Identifying that I’ve pressed the space bar is only the beginning.  Now I have to create a function that will determine what needs to be done when the space bar is pressed.  As mentioned last time, making pause only apply to the appropriate aspects of the code is the more difficult part.  Robey indicated that it would be helpful if I created a separate function to pause the game, so that it was clean cut when pause needed to happen.  Suffice it to say, Robey helps me a bunch.

After much work (and frustration) this morning, I realized that my main problem was not understanding what the variable elapsedtime collects.  This variable monitors, as the name indicates, the current elapsed time of the game between each time the tick() function runs.  What I had thought, was that elapsedtime was the total time the game had been played.  Due to this misunderstanding, I kept trying to make adjustments to that variable, not realizing that the actual value of that number never increased (as I had presumed).  Therefore it never made any difference in my attempts to pause the game.    

Thus I changed tactics.  What I ended up doing was creating a new variable called gameisrunning.  This variable simply holds two values, true and false.  The value is changed based on pressing the spacebar.  This is determined within my keypress() jQuery function.  If you press the spacebar, the value changes to true.  If you press it again it changes back to false.

In my tick() function, I created an if block that checks the current value of gameisrunning.  True to it’s name if gameisrunning == true, the functions shipopacity(), shipmovement(), problemtype(), kersplaty(), particlerotation(), and newproblemy() are processed.  If gameisrunning == false then none of the normal game functions will be processed, and thus the game is for all intents and purposes ‘paused’.  

As mentioned previously, the variable gameisrunning is changed in my $(window).keypress () function(remember that a dollar sign ‘$’ in front of functions like this means it is a jQuery function).  Here is the function:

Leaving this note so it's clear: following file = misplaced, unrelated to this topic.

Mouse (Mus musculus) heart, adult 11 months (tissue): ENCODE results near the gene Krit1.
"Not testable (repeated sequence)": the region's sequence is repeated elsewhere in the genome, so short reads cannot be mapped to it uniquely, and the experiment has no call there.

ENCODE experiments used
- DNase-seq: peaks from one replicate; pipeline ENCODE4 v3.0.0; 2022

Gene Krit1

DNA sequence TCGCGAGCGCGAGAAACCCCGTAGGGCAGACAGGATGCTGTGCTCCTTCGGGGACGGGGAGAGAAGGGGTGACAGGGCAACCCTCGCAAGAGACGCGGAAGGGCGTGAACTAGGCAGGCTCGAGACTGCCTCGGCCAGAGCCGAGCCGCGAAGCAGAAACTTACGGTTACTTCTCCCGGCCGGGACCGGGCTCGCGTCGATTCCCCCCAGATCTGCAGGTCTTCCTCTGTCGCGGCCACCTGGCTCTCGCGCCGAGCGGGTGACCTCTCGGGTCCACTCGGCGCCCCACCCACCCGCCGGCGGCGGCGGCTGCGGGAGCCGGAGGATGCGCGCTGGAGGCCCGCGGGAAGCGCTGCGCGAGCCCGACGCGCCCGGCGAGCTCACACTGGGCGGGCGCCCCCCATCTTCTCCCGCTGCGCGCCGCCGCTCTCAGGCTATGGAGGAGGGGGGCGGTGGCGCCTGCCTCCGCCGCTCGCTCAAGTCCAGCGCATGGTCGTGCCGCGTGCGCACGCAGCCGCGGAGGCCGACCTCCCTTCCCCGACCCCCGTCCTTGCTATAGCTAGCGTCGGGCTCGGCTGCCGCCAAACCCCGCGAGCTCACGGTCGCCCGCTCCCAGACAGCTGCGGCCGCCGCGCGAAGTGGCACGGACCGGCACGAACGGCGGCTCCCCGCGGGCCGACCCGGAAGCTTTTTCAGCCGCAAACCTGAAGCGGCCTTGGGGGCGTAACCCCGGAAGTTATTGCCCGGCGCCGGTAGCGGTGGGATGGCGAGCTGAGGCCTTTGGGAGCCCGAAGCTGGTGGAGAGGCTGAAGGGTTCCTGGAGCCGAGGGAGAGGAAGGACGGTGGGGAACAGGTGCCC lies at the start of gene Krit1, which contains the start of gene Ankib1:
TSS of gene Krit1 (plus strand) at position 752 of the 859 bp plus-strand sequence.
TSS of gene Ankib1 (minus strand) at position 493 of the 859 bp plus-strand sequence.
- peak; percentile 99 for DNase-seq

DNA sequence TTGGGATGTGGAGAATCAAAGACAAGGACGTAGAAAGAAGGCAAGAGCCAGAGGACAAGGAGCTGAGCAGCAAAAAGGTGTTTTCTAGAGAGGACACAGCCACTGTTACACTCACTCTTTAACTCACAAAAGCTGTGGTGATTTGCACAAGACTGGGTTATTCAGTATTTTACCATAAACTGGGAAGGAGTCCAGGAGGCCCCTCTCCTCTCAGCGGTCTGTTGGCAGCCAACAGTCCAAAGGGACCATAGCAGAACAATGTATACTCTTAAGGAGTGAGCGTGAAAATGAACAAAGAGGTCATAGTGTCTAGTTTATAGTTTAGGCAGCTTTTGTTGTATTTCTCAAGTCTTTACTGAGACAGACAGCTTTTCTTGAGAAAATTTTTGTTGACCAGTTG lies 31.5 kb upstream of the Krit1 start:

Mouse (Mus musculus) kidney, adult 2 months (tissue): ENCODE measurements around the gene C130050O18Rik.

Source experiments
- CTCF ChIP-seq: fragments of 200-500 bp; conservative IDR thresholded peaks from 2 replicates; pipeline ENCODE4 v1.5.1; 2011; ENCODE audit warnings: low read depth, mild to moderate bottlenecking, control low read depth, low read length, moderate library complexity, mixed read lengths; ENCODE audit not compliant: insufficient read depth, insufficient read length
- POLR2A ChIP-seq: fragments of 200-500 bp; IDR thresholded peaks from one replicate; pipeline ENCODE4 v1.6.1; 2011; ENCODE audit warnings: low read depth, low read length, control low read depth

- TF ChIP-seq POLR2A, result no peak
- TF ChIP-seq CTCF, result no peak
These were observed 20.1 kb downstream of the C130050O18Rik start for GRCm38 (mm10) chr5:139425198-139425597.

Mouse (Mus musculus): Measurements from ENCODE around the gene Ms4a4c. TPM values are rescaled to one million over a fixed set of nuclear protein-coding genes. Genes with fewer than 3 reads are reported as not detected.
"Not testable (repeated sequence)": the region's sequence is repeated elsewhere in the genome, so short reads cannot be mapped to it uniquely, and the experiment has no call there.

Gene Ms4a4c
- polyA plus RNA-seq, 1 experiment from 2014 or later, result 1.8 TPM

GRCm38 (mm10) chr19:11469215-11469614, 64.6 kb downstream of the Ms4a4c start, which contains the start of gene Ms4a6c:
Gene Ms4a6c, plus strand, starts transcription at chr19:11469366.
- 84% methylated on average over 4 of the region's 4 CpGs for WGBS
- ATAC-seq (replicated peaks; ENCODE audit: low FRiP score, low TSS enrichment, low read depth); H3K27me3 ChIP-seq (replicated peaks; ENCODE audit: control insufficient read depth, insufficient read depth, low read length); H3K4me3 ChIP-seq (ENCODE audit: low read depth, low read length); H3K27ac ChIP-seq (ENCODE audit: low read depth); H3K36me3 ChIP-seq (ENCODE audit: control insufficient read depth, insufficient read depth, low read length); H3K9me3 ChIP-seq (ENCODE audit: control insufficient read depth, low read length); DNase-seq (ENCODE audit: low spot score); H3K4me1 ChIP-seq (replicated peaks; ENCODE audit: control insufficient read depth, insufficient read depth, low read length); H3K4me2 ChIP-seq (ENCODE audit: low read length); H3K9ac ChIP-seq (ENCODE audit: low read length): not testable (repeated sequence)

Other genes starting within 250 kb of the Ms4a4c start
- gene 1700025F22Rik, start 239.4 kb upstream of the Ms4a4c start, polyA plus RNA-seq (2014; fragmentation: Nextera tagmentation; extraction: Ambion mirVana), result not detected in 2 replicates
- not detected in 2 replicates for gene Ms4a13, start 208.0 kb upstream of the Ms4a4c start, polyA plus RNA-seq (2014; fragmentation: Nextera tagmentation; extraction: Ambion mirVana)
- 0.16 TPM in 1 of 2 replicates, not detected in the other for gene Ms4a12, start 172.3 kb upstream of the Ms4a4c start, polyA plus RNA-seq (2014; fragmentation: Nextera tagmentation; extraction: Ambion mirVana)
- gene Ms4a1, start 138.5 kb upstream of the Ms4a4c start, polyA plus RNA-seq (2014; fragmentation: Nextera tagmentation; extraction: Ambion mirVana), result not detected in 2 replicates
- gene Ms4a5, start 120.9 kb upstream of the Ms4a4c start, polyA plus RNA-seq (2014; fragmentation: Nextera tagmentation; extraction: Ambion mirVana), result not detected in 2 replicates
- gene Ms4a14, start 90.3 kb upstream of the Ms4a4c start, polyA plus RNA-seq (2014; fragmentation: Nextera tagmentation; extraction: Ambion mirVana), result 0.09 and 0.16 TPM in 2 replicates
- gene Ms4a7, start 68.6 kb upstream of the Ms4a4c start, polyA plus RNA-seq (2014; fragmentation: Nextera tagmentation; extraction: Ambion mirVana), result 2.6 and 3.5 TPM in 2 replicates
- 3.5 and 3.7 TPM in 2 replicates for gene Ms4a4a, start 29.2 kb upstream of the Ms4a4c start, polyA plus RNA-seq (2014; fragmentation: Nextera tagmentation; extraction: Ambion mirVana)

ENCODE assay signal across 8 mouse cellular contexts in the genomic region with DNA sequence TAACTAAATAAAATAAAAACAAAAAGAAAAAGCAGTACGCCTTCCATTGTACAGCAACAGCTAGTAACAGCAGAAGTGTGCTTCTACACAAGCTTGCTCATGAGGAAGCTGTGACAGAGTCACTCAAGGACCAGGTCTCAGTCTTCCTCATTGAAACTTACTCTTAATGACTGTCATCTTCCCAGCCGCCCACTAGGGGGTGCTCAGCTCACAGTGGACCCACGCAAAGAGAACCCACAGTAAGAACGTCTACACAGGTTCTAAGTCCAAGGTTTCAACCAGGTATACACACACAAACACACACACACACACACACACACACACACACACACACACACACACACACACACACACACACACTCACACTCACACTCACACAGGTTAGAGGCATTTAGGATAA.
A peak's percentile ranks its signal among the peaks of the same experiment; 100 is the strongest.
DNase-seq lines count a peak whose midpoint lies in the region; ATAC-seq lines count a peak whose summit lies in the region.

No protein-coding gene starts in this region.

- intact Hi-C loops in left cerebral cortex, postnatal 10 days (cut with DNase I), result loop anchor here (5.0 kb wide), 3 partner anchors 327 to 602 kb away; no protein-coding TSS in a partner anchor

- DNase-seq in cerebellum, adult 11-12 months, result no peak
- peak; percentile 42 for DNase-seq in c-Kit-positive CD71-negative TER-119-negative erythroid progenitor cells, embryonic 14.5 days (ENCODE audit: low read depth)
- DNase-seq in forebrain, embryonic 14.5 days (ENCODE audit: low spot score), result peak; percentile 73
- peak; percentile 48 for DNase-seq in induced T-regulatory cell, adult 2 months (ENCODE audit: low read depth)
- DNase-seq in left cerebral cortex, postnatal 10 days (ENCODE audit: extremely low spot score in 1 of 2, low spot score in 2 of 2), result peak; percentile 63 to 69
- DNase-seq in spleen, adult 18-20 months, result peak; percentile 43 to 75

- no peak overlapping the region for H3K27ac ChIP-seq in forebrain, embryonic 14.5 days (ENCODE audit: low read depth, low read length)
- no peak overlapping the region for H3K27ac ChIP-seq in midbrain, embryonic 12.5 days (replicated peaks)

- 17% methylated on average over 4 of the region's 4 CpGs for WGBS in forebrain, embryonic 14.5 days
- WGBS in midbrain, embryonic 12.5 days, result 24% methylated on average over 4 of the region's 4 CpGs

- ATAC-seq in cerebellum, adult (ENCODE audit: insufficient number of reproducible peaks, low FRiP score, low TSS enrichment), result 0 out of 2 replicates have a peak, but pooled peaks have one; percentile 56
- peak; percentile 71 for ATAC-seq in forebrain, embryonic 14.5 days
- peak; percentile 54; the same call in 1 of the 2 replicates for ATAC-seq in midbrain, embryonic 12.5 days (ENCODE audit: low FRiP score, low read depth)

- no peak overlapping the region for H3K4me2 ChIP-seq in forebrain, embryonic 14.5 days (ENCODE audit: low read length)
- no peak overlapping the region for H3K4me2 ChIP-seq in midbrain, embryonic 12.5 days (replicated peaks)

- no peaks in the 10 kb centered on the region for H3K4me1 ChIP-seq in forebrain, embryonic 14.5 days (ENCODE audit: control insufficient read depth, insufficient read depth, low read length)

$(window).keypress(function(e) {

   if(e.keyCode == 32) {







gameisrunning = true;

     }else {

       gameisrunning = false;










To use the keypress function from jQuery, you need to know the keyCode identifier of the key you want (in my case spacebar = 32).  Then I create an if block that asks if my variable gameisrunning is false (in many programming languages !gameisrunning is the same thing as stating gameisrunning is false).  If it’s false and the spacebar has just been pressed, then my piece of html div #paused doesn’t show up, my #startgame div is also not displayed, and the problems can be displayed.  If gameisrunning is true and the spacebar is pressed, then the #paused div is displayed, all the functions mentioned above stop processing, and my problems are not visible.  It also resets gameisrunning to false.  

Specific problems I faced:  I seem to continue to have difficulties in coming up with using a variable with true/false to help process code.  There have been several times now when that has been the most effective way to solve the problem, but when thinking of solutions it isn’t coming to mind.  

I also feel that I better understand what the data is that some of my variables are collecting.  I can tell that this may be a problem of mine, and something I will have to stay aware of in the future.  

What helped me: I took the time to reorganize my code.  My tick() function had been huge, but I simplified it down to being a function that simply ran a bunch of smaller functions.  This helped hugely in being able to understand what was happening and when.  Imagine that, compartmentalizing your subject matter helps you to more easily identify where the problem is.  Who knew?!?